Ryan Bloom on Bass Pedal Counterweights

  • Posted on: 20 November 2013
  • By: sheldonkreger

I recently switched to Mapex Falcon hardware, and the double bass pedal came with weights to place inside the beater. These double bass counterweights come in 10 gram and 20 gram variations. I decided to ask Ryan Bloom what he thought about them. After reading his book Double Bass Drumming Explained, I knew he would be the right guy to ask.

Here's his response.

"The deal with the weights is that they fit into the beaters to fill in the hole through the center. The only reason they even come out is that you can upgrade to 20g weights instead of the 10g. The reason they exist is to even out the motion of the pedals during your strokes and to provide inertia for repetitive notes.

I have always played with the weights on my iron cobras (they attach to the shaft below the beater) and I believe it has really helped me play evenly and cleanly for single strokes. I really found out the benefit of them when I had a student recently who machined out his pedals, and cut down his beaters, and built a custom footboard essentially, to make his cobras feel like axis. Every effort was made to make them lighter and "quicker." The effect of all this reduction in weight was to make heel-toe double extremely easy, but with the compromise of making single strokes extremely "squirrely" and uneven. With no weight, you can play very fast but every little inconsistency in your stroke is revealed. Adding weights to the beaters on this guy's custom pedals instantly gave him better single stroke accuracy and consistency, plus the obvious bonus to top end volume for heavier genres of music which he was interested in. I basically changed his whole outlook on double bass in a few lessons… and learned something new about pedals myself.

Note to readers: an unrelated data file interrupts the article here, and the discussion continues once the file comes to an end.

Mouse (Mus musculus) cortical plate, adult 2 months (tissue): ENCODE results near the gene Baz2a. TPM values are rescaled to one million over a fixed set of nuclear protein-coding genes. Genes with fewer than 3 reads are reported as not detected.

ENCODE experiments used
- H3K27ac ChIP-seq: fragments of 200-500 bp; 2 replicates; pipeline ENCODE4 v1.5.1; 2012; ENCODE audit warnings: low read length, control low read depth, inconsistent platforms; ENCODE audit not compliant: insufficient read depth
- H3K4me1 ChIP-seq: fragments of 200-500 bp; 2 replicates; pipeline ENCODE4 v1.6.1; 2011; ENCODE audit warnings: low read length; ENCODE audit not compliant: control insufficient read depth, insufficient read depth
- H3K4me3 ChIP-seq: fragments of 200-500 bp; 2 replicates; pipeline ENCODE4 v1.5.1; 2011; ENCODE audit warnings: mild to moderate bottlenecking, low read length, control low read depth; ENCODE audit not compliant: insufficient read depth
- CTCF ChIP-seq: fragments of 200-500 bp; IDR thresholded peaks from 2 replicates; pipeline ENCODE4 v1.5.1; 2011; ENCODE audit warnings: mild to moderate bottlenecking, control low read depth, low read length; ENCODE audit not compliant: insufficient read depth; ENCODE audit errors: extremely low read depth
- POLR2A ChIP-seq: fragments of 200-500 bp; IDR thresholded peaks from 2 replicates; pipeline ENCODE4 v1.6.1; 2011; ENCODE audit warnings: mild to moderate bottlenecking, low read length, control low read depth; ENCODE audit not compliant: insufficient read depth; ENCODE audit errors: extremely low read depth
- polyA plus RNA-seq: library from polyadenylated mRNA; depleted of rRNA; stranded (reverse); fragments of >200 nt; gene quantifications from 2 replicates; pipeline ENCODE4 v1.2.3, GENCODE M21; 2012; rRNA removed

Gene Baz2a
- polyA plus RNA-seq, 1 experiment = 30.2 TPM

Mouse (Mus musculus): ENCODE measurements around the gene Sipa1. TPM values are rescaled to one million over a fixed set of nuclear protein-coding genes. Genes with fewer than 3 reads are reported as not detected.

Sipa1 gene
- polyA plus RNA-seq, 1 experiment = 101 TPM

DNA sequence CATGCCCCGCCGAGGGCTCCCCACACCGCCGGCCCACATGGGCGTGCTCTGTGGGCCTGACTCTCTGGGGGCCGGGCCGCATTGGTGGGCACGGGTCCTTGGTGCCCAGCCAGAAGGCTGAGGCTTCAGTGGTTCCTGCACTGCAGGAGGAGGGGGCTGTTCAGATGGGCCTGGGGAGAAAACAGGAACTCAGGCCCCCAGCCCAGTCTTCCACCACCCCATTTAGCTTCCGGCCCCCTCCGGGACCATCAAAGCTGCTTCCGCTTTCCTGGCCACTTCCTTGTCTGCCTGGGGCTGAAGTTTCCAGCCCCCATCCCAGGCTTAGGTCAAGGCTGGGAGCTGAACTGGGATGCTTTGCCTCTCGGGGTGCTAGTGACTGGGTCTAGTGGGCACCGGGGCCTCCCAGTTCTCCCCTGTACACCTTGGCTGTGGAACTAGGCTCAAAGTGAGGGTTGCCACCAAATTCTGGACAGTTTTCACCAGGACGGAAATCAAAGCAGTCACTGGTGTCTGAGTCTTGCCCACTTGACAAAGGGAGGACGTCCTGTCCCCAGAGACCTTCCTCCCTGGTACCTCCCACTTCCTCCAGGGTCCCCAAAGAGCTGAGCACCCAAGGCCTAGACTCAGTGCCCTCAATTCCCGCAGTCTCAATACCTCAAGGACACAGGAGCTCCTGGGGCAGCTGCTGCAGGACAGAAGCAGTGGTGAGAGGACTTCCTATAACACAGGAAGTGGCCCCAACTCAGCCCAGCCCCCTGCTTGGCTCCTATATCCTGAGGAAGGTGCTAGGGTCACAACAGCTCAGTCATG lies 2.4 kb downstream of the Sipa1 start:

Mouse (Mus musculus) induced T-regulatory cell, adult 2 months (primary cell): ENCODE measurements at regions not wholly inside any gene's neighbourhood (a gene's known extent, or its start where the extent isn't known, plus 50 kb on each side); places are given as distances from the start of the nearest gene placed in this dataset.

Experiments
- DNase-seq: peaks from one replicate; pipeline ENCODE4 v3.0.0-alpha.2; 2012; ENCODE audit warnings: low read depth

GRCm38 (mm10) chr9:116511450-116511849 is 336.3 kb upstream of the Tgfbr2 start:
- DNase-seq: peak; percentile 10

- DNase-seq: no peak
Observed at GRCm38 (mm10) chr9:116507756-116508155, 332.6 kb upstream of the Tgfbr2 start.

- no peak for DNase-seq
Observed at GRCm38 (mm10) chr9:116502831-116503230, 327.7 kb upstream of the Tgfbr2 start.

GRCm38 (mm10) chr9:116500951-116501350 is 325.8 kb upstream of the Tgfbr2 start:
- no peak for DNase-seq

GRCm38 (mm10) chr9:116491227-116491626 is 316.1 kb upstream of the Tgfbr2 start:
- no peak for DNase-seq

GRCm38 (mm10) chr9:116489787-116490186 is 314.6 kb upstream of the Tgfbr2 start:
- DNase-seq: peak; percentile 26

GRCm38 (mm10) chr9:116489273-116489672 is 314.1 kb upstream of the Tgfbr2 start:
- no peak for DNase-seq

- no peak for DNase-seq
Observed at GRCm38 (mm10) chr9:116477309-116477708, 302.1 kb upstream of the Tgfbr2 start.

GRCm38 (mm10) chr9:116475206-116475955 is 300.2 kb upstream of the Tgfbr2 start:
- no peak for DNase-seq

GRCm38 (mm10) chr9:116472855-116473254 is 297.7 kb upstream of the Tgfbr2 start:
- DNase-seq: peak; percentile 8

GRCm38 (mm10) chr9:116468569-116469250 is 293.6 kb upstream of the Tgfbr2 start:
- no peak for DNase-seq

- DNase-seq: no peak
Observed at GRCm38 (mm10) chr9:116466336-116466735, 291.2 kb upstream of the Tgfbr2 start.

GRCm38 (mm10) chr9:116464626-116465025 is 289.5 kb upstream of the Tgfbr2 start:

So if you want to play fast singles with accurate timing I would use the weights. If you are more concerned with playing double strokes and having a light feel, don't use the weights. But lack of weight actually, counterintuitively, makes you have to do more of the work.

That's my 2 cents. By the way I am working on a follow up to my book that I sent you. The main critique, despite my clearly outlined intentions, was that my book did not have enough beats in it. So, I am going to give the people what they want and put more beats in the next one. "

Be sure to check out Ryan Bloom's Youtube Channel, too.

Ryan Bloom

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